What’s your story?
I was always a misfit – left-handed, disruptive in class, never got any homework done, could never stick to the matter at hand. I read loads of books and fell in love with the Internet early on. I sold t-shirts on Facebook, which expanded into a ‘proper’ business with registration and all. I wrote a blog that got moderately popular, which was how I got found and hired by the tech startup that I’ve been doing marketing at for the past 4 years.
What excites you most about your industry?
That it’s still not even 20% as large as its going to be. There are barely a billion people online right now, and there are 6 billion more to come – probably more. More and more people will sell things online, and that will open up all sorts of interesting new opportunities and challenges. We’ll see all sorts of interesting cultural exchanges and evolutions and it will be really cool.
What’s your connection to Asia?
I was born and raised in Singapore. My mother was too, while my dad moved here from India when he was a young boy. I’m fascinated by the re-emergence of Asia in a global context.
Favourite city in Asia for business and why?
Singapore – it’s clean, safe and everything works. People used to complain that it was sterile and stodgy, but even that’s starting to change now. We’re developing more personality.
What’s the best piece of advice you ever received?
I think mentors demonstrate and advise by example, rather than by saying a string of words. That said, if I had to pick one thing… it would probably be that – we inhabit the same universe as electrons and galaxies. Every event has a cause or set of causes, and if you don’t like something, you just need to investigate the cause-and-effect relationships around it in order to change it. There are no universal reasons for why things are the way they are – everything is changeable if you will it.
Who inspires you?
Elon Musk – why does our species only have one of him right now? Why don’t we have thousands of Elon Musks, Henry Fords, Da Vincis, and so on? I like that he didn’t choose to retire or take it easy after achieving more than what most people do.
What have you just learnt recently that blew you away?
I recently watched The Big Short, which was about the financial crisis of 2008, and it’s just so troubling and frustrating how entire industries are predicated on exploiting people. And how so many people refuse to think for themselves. Oh, also, Dubai imports camels from Australia.
If you had your time again, what would you do differently?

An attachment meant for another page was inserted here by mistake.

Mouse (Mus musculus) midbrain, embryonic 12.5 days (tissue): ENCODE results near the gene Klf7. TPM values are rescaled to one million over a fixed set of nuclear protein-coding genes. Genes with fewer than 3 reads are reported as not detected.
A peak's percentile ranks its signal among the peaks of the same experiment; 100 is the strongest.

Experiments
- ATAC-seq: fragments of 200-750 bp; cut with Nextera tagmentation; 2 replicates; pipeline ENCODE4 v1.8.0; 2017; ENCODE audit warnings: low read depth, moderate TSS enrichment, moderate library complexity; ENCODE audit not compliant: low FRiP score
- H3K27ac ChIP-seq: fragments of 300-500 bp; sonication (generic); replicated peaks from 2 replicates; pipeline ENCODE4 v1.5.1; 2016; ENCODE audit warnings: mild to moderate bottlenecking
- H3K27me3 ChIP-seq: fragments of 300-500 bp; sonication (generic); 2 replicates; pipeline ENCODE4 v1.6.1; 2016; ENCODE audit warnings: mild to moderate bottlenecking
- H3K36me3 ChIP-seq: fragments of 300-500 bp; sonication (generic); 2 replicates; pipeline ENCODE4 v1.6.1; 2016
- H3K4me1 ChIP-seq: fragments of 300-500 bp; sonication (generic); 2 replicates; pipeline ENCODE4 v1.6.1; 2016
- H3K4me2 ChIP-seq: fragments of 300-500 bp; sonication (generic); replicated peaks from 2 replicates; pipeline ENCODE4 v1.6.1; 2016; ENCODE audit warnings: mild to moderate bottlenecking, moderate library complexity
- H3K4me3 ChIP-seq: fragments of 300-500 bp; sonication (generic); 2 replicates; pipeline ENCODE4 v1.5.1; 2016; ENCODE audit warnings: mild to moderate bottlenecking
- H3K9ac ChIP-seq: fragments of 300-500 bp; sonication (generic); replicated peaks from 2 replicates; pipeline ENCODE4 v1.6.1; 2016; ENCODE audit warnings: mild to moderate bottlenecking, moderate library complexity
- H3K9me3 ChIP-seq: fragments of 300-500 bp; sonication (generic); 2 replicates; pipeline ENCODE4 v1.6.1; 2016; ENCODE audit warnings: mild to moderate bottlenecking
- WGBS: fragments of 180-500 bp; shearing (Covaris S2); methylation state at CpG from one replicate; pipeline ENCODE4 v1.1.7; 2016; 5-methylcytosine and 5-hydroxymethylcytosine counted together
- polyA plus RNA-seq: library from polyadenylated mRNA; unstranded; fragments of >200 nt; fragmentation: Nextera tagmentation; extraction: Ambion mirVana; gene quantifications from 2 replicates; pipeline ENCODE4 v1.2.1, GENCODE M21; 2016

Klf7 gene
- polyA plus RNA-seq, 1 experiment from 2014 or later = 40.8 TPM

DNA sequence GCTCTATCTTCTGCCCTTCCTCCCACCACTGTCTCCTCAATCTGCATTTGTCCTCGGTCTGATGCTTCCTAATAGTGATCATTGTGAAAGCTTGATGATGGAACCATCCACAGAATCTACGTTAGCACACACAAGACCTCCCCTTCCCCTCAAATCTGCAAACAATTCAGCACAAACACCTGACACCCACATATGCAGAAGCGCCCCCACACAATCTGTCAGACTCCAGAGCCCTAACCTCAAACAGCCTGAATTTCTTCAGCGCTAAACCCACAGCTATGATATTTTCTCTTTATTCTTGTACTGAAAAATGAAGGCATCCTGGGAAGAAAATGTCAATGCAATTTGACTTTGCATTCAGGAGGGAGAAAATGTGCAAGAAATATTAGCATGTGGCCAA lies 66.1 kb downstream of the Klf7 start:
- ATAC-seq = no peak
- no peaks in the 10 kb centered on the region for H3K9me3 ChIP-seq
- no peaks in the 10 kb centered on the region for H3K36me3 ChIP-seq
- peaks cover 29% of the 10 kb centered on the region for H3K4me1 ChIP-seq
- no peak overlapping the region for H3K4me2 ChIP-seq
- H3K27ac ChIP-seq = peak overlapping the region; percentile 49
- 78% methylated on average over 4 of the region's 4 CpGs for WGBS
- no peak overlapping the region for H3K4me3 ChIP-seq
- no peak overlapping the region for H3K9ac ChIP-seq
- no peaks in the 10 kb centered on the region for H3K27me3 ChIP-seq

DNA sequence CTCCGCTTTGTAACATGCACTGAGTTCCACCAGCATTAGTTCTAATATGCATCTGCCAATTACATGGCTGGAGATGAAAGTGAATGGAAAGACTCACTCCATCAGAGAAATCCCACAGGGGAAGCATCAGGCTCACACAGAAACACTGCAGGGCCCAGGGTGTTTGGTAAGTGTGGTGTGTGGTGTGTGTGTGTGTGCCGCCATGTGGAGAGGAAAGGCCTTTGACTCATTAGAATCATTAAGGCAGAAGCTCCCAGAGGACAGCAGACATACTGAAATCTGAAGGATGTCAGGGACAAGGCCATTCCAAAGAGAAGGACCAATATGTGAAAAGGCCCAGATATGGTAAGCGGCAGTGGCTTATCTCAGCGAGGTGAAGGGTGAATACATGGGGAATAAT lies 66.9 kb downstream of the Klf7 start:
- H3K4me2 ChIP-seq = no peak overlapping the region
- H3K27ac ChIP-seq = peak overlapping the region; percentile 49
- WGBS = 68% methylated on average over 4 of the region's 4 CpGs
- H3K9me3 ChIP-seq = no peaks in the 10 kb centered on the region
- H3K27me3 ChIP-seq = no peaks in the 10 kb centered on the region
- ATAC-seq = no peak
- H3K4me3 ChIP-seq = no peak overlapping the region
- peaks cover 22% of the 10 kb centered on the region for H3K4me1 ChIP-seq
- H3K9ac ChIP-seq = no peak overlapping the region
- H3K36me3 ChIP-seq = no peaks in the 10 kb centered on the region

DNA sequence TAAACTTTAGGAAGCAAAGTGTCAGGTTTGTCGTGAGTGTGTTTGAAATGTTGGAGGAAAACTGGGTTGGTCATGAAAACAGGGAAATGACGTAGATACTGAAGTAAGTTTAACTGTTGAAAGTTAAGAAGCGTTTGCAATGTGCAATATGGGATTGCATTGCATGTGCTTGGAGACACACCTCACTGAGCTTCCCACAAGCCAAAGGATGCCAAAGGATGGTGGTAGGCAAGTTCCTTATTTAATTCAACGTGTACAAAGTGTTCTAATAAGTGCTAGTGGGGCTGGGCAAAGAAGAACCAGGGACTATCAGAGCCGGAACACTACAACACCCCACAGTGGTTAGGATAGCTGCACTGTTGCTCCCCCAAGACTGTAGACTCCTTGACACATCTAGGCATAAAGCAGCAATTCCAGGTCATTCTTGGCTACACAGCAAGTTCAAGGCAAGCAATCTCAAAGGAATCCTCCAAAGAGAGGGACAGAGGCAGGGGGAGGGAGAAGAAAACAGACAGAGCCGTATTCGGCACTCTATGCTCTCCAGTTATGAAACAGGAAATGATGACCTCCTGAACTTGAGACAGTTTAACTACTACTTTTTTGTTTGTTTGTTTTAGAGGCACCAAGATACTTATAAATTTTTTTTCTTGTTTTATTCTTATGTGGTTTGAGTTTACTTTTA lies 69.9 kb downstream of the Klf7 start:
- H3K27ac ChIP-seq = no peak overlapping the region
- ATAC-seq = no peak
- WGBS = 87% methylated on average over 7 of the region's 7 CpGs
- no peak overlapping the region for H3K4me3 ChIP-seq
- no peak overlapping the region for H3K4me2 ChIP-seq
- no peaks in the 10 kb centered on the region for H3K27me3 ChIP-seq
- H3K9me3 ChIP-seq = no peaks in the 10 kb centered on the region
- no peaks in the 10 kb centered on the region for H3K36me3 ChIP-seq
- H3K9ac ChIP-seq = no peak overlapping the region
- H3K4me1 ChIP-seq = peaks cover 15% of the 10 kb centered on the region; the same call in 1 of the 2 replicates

I would’ve been much more intense about pursuing all my interests. I would’ve started writing much earlier, and been unapologetic about it. I would’ve learned to draw, despite being terrible at it. Same for cooking and working out.
How do you unwind?
I tend to just relax at home with my wife and two cats, watching funny videos on YouTube or Netflix. We just finished Bojack Horseman – it’s so good. Very raw and honest. I also write a lot, and I noodle around on my guitars.
Favourite Asian destination for relaxation? Why?
I haven’t explored as much of Asia as I’d like, but I do have soft spots for Bangkok and Cebu. I like Bangkok’s street life, and I enjoyed Cebu’s ocean view. Southeast Asia is full of great places to relax. Anywhere with water, a good breeze and cheap beer.
Everyone in business should read this book:
High Output Management, by Andy Grove. Andy was the CEO of Intel, and it was really successful under his stewardship. He has a way of asking really simple, straightforward questions about real processes and following the implications all the way through.
Shameless plug for your business:
I’m with ReferralCandy – we help ecommerce stores get more business through automated customer referral programs. We handle everything from tracking the referrals and delivering the incentives, so retailers can focus on their core business. If you know anybody running an ecommerce business, tell them to hit me up!
How can people connect with you?
You can find me all over the web by searching “visakanv” – Twitter, Instagram, Snapchat, etc. etc.
This interview was part of the Callum Connect’s column found on The Asian Entrepreneur:
Callum Laing invests and buys small businesses in a range of industries around Asia. He has previously started, built and sold half a dozen businesses and is the founder & owner of Fitness-Buffet a company delivering employee wellness solutions in 12 countries. He is a Director of, amongst others, Key Person of Influence. A 40 week training program for business owners and executives.
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